A few days in Porto
Spending a few days in Porto would barely scratch the surface with all the exciting things to see and do. Porto is a lively city with so much going on, and yet it is the kind of place where you can find solace and peace.
As I’m an avid reader, I heard about Livraria Lello. The bookstore is one of JK Rowling’s favourite places to visit when she is in the city. The bookstore was impeccable and has been open since 1906. There is even a cover charge to enter. After buying a book, I jetted across the street where there was a street full of cafes to unwind in.
The picturesque city is known for its beautiful buildings, streets and even homes made with azulejo tiles. It was hard to miss. No matter where I walked around, I noticed many locals having picnics on terraced gardens. It looked like something I would enjoy if I weren’t on my own. Leah, I wish you had been there ;( Hahaha!
To get a great view of the city, I made my way to the Dom Luís I Bridge which was built in the 19th century. It’s one of the city’s most iconic landmarks (though if you are afraid of heights, I wouldn’t recommend it).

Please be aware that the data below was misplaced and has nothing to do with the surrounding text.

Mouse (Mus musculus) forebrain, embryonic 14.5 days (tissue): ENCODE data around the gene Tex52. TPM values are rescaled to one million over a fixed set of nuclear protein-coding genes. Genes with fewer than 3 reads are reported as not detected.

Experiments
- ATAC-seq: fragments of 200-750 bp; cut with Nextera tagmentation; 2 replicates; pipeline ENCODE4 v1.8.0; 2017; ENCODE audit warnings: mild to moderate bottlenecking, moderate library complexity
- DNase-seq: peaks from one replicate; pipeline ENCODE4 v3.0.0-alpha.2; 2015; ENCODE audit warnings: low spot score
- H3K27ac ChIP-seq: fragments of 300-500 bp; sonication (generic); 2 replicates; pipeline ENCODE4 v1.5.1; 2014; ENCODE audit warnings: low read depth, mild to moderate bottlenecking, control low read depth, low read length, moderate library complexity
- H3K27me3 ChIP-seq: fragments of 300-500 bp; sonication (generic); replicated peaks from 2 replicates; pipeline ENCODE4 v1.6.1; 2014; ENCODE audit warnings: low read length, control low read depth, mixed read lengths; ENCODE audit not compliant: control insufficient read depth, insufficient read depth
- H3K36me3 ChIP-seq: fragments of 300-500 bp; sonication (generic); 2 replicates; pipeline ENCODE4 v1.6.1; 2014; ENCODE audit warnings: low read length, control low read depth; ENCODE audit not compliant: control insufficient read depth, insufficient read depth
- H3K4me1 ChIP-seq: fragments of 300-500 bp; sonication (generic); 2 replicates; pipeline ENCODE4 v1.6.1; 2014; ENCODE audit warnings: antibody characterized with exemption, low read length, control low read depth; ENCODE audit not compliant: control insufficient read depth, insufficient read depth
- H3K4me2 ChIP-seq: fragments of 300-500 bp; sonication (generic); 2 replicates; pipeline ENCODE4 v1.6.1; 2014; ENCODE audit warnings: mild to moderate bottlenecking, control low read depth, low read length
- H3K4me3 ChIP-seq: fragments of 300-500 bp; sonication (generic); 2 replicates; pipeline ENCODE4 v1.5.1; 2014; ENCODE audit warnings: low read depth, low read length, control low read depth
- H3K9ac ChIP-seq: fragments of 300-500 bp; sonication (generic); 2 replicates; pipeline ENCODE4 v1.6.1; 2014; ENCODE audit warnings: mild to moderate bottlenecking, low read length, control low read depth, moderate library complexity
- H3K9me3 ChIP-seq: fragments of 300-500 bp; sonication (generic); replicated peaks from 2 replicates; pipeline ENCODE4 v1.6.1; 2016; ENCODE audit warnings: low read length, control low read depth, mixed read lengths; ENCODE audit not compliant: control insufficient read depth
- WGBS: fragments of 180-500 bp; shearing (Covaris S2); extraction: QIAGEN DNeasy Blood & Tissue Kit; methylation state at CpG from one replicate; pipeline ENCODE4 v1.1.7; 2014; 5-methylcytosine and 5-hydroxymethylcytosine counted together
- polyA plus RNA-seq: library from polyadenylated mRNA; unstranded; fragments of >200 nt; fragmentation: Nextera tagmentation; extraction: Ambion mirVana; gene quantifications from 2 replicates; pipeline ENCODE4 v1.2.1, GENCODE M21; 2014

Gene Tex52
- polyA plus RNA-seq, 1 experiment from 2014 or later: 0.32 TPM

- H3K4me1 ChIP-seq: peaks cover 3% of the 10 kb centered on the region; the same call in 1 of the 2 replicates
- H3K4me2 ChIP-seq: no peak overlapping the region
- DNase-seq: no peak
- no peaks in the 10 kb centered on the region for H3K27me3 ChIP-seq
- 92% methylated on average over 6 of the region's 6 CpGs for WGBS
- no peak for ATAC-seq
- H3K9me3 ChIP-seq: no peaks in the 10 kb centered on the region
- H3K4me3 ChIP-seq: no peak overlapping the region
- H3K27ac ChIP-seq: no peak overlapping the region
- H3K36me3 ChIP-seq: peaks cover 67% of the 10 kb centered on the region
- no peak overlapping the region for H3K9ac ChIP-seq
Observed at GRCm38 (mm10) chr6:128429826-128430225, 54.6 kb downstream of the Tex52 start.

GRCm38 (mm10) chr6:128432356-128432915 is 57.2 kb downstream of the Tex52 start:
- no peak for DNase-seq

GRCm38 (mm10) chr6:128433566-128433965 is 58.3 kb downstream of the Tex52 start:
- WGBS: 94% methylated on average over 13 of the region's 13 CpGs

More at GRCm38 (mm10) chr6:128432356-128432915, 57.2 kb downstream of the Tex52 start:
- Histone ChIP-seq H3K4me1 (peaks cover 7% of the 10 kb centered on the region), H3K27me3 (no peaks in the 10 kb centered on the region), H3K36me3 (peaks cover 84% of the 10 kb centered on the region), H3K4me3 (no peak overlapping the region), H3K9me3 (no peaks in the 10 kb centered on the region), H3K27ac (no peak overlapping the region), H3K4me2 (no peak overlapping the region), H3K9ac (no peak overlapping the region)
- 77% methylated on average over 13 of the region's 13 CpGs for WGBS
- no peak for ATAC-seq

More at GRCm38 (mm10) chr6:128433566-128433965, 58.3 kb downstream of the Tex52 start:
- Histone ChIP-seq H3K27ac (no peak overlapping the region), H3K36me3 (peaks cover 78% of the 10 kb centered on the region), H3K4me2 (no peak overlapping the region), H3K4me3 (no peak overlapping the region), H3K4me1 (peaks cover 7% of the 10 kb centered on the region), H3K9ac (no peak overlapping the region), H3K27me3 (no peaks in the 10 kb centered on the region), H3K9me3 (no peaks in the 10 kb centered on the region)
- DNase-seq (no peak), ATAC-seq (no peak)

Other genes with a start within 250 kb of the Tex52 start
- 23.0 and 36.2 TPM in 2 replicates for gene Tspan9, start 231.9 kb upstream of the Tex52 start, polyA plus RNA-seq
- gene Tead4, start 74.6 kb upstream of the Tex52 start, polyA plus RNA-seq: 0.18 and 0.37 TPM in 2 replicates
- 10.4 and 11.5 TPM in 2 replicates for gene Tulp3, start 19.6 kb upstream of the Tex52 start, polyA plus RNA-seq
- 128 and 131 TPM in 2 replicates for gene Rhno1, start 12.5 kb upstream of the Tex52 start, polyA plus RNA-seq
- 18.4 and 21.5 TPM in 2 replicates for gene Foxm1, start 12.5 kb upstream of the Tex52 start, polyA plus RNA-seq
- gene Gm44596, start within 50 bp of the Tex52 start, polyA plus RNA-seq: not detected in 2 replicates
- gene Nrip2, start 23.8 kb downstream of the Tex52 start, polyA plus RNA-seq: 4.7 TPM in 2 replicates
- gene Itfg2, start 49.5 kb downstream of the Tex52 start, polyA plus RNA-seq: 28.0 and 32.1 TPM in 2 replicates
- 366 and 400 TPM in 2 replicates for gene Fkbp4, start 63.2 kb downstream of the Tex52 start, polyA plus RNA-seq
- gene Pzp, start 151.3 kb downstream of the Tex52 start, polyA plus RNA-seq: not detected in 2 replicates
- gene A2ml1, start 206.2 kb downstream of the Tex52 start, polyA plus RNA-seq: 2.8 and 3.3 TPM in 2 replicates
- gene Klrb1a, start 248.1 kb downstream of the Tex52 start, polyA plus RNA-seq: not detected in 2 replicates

Porto is famous for its wine and in particular, port. I took a detour to a few wine cellars for a few tasting samples. To me, Graham’s Port Lodge had the best wine available.
In the evening it was time to head to the beach for a sunset. I had procured a few treats nearby to accompany the experience. When it got dark, I was in the mood for a drink and headed to the Ribeira Square where there were cafés and restaurants everywhere to accommodate me. I sat outside on a terrace with a glass of port and did a little people watching.
My Portugal trip was excellent. As always, I love to make a couple of new friends through Couchsurfing and InterNations. David is one of my new Portuguese friends from the app. The funny thing was we didn’t hang out when I was in Lisbon because he was preparing for a big test. Though, we kept in touch and managed to meet up in Bangkok a few months later.
That’s all about my Portugal trip folks! Let me know your favourite places to visit in Portugal. Read my other blogs here, don’t forget to like and share this post with your friends and family 🙂 Stay safe and enjoy your trip!